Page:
There’s no evidence that says focal (partial) seizures, myoclonic seizures, or absence seizures will harm your baby. But tonic-clonic seizures can cause injury from drowning, motor vehicle accidents and falls. And any significant injury to the abdomen could cause bleeding or your waters to break. This could lead to infection and early labour, although the risk is low. Lack of oxygen from a tonic-clonic seizure can be harmful to your baby, particularly if you have more than one, or have status epilepticus.

Status epilepticus is a seizure that lasts longer than 30 minutes or a cluster of shorter seizures that last for 30 minutes or more. Status epilepticus can cause brain damage or even death.

Could I be at risk if I get pregnant?

In all pregnancies, there is a small risk that the mother could die. This risk is increased slightly if you have epilepsy. There may be many possible reasons for this, including not having enough epilepsy medicine in their body, or not taking their epilepsy medicine as prescribed. This can cause uncontrolled seizures, which increases the risk of sudden unexpected death in epilepsy (SUDEP).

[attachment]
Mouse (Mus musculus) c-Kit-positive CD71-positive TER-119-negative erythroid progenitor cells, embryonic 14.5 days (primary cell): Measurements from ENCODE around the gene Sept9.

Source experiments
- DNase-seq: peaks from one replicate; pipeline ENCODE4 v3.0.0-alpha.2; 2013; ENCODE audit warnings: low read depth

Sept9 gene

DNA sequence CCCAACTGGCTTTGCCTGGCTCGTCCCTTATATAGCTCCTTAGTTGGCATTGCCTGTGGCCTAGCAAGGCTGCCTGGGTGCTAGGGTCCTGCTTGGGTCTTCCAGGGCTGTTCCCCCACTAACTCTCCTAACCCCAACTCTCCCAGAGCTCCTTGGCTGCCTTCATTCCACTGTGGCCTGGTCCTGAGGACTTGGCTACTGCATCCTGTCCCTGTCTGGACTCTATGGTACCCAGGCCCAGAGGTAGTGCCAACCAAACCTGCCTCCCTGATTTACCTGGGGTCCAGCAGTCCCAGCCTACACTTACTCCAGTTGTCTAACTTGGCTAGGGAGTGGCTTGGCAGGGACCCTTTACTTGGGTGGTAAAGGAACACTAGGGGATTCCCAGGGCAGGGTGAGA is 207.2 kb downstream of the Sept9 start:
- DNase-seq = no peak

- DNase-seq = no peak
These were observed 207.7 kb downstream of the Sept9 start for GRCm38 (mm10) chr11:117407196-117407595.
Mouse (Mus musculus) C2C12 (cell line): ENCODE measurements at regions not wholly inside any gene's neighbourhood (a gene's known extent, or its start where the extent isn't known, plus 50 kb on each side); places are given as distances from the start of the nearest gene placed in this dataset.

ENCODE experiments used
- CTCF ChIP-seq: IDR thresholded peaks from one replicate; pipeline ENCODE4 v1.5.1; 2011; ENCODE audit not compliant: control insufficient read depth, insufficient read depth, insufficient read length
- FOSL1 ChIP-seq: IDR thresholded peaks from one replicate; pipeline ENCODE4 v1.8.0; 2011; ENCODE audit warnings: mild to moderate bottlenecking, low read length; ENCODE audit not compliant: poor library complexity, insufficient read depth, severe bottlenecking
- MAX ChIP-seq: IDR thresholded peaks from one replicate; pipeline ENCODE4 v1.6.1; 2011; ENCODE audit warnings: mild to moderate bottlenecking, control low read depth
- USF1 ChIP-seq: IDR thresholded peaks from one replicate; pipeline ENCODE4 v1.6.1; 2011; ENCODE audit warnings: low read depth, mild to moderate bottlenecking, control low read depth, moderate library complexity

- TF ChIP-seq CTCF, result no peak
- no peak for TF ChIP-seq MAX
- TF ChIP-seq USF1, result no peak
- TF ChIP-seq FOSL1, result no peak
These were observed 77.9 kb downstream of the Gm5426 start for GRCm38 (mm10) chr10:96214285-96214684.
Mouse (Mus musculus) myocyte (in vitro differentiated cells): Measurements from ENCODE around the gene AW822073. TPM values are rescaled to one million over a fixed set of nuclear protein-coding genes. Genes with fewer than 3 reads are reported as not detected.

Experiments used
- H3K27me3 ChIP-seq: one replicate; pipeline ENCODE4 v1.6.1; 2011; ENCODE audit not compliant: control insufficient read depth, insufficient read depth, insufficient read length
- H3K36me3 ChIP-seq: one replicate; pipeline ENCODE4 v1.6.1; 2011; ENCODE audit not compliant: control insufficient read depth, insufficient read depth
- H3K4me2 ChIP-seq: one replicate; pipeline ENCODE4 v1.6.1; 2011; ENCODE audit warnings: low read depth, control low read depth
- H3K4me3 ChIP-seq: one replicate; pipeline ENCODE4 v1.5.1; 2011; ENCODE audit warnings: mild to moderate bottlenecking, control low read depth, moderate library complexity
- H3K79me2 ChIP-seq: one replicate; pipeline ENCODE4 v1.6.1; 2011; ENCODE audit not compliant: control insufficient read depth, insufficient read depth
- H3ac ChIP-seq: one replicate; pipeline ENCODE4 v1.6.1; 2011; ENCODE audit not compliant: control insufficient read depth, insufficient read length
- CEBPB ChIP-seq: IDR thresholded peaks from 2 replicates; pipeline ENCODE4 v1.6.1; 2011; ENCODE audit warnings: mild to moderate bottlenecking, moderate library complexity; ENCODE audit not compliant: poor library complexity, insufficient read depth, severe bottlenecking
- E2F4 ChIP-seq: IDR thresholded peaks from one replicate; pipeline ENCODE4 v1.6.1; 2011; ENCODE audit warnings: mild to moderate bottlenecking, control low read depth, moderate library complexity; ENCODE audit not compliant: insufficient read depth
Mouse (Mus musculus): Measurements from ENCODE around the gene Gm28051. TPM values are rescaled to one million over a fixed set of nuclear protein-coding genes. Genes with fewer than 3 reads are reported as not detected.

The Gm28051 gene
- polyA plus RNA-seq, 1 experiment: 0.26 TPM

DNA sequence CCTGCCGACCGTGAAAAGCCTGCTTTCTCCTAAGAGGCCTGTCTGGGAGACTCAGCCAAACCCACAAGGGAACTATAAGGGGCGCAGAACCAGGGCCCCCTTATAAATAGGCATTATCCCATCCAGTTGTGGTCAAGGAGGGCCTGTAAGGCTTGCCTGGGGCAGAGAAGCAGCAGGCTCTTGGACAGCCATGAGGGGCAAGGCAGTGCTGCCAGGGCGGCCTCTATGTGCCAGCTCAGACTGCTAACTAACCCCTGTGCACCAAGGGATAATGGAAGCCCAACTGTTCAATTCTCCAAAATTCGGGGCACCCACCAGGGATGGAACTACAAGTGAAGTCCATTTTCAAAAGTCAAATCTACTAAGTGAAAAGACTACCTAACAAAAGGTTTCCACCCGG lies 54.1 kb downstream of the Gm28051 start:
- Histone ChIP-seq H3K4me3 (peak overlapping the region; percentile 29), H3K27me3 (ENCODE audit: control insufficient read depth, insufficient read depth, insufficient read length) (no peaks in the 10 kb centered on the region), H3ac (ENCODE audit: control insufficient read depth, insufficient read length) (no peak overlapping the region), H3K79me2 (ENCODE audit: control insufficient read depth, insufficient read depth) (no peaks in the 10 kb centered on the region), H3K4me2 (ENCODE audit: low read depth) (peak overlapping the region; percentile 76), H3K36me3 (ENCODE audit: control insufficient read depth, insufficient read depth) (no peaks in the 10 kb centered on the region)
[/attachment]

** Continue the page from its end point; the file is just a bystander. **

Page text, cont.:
For anyone who has seizures, it’s important to take extra care when bathing, because there is a risk of drowning during a seizure. There are some things that might reduce your risk of drowning, such as:

  • Having a shower instead of a bath - it’s safer because the water runs away
  • If a shower isn’t possible, keep the water depth shallow and turn off the taps before you get in or
  • Don’t put the plug in, but sit in the bath with the water running from the taps or a shower attachment

Epilepsy Action has more information on safety.

Ways to lower the risks of having seizures when you are pregnant

You might not notice a change in the number of seizures you have during your pregnancy - most women don’t. But here are some ways you might lower the risk of having seizures:

  • Keep taking your epilepsy medicine exactly as prescribed by your doctor
  • If you have sickness and can’t keep your epilepsy medicine down, speak to your family doctor or epilepsy specialist straight away